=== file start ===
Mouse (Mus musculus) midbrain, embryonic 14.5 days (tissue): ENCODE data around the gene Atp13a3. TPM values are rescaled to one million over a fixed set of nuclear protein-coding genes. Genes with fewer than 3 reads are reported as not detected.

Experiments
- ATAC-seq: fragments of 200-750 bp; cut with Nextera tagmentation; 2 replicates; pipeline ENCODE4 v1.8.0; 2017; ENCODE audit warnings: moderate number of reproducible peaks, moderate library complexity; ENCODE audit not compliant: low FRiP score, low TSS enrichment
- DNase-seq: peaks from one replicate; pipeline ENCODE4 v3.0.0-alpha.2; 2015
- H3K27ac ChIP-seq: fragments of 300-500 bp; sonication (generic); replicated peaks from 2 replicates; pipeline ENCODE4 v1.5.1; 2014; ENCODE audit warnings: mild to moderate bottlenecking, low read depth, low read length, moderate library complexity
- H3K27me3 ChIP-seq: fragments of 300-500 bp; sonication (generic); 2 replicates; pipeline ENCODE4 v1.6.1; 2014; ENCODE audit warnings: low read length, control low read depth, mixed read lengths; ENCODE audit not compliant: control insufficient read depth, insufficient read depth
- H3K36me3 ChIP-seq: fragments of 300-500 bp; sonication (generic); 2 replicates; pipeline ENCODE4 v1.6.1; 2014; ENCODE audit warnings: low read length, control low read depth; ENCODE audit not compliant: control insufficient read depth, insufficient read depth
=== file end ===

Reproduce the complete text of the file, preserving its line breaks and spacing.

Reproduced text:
Mouse (Mus musculus) midbrain, embryonic 14.5 days (tissue): ENCODE data around the gene Atp13a3. TPM values are rescaled to one million over a fixed set of nuclear protein-coding genes. Genes with fewer than 3 reads are reported as not detected.

Experiments
- ATAC-seq: fragments of 200-750 bp; cut with Nextera tagmentation; 2 replicates; pipeline ENCODE4 v1.8.0; 2017; ENCODE audit warnings: moderate number of reproducible peaks, moderate library complexity; ENCODE audit not compliant: low FRiP score, low TSS enrichment
- DNase-seq: peaks from one replicate; pipeline ENCODE4 v3.0.0-alpha.2; 2015
- H3K27ac ChIP-seq: fragments of 300-500 bp; sonication (generic); replicated peaks from 2 replicates; pipeline ENCODE4 v1.5.1; 2014; ENCODE audit warnings: mild to moderate bottlenecking, low read depth, low read length, moderate library complexity
- H3K27me3 ChIP-seq: fragments of 300-500 bp; sonication (generic); 2 replicates; pipeline ENCODE4 v1.6.1; 2014; ENCODE audit warnings: low read length, control low read depth, mixed read lengths; ENCODE audit not compliant: control insufficient read depth, insufficient read depth
- H3K36me3 ChIP-seq: fragments of 300-500 bp; sonication (generic); 2 replicates; pipeline ENCODE4 v1.6.1; 2014; ENCODE audit warnings: low read length, control low read depth; ENCODE audit not compliant: control insufficient read depth, insufficient read depth